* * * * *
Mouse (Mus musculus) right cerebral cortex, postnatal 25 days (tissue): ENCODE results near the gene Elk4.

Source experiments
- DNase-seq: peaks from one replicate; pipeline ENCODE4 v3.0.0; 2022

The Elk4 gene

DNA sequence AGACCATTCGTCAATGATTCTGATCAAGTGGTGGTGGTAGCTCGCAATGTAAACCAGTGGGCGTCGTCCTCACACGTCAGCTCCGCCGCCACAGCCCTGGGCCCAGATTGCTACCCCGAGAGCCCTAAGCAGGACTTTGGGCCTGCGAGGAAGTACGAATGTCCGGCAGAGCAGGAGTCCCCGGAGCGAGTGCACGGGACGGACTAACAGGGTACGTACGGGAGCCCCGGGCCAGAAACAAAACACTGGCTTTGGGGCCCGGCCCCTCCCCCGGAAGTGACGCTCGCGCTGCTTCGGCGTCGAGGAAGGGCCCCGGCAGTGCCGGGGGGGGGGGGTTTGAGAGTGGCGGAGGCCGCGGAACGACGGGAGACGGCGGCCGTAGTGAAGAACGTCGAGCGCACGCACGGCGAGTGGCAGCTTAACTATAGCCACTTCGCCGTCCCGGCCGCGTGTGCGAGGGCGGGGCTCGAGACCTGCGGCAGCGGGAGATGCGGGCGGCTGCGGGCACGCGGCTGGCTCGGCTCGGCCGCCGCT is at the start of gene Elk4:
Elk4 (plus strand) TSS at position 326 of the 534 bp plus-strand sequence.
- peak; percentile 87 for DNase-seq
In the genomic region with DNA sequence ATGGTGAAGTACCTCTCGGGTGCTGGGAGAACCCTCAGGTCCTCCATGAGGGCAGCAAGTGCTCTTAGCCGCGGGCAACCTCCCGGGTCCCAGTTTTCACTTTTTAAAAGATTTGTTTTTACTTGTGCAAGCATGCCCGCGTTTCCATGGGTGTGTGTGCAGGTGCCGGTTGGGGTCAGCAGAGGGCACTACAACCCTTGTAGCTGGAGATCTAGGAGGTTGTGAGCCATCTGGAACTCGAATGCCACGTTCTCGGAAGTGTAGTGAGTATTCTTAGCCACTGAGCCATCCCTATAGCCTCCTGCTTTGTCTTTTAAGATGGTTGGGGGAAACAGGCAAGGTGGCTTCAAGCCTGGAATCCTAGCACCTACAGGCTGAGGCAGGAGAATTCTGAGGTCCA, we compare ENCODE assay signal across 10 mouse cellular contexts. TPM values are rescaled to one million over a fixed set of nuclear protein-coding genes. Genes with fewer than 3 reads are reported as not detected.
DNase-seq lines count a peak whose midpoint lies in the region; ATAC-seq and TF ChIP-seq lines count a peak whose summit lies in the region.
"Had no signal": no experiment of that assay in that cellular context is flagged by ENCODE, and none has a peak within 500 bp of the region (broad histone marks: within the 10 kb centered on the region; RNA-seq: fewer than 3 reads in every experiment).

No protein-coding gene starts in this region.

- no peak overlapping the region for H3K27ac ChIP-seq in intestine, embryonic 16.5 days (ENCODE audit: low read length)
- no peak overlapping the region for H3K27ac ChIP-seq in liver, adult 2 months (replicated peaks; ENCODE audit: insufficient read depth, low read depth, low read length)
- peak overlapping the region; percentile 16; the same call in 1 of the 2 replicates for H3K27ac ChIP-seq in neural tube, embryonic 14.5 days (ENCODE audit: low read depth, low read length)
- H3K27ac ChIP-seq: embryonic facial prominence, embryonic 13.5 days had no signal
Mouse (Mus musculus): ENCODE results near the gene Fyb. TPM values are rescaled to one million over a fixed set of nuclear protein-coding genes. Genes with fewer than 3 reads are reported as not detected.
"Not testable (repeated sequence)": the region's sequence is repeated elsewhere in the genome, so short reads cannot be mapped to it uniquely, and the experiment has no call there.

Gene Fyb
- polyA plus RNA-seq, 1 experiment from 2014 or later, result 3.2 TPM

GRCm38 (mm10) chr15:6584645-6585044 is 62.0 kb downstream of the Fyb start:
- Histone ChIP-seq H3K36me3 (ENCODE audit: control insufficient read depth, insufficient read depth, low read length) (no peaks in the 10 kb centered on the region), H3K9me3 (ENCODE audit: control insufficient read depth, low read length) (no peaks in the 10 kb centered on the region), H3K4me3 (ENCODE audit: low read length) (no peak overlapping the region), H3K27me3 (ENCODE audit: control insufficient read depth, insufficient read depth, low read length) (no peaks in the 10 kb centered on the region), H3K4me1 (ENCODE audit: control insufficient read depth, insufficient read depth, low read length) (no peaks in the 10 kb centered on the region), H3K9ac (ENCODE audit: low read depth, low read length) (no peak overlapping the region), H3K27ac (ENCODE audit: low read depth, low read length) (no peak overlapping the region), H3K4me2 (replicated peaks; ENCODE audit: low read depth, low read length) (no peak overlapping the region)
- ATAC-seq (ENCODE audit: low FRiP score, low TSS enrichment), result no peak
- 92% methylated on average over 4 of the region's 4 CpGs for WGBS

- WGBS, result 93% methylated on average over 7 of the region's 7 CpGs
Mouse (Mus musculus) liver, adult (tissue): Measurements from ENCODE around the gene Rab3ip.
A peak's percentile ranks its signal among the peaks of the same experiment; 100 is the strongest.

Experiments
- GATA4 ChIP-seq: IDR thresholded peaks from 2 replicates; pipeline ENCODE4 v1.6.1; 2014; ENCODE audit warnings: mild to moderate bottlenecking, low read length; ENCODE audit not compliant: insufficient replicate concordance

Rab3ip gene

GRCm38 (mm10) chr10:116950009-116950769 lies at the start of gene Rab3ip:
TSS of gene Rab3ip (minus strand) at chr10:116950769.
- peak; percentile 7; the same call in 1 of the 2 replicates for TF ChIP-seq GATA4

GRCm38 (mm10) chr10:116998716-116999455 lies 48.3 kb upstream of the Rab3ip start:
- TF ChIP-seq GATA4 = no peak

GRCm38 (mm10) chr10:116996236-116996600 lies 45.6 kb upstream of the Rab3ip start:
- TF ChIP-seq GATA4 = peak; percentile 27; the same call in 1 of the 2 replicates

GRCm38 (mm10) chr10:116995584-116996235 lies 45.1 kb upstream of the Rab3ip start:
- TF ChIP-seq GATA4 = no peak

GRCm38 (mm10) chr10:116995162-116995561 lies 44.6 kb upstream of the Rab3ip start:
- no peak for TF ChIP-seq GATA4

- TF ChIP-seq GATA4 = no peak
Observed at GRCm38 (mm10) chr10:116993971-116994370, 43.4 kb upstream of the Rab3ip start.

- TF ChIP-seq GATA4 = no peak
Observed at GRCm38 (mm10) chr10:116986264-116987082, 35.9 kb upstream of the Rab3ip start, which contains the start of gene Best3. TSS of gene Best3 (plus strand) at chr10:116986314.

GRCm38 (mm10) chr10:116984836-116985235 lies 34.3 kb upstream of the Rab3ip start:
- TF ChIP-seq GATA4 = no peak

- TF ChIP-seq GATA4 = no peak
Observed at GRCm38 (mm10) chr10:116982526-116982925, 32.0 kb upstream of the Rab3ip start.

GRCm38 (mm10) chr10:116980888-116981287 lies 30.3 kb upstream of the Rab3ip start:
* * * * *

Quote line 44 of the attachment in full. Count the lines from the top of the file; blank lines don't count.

Observed at GRCm38 (mm10) chr10:116986264-116987082, 35.9 kb upstream of the Rab3ip start, which contains the start of gene Best3. TSS of gene Best3 (plus strand) at chr10:116986314.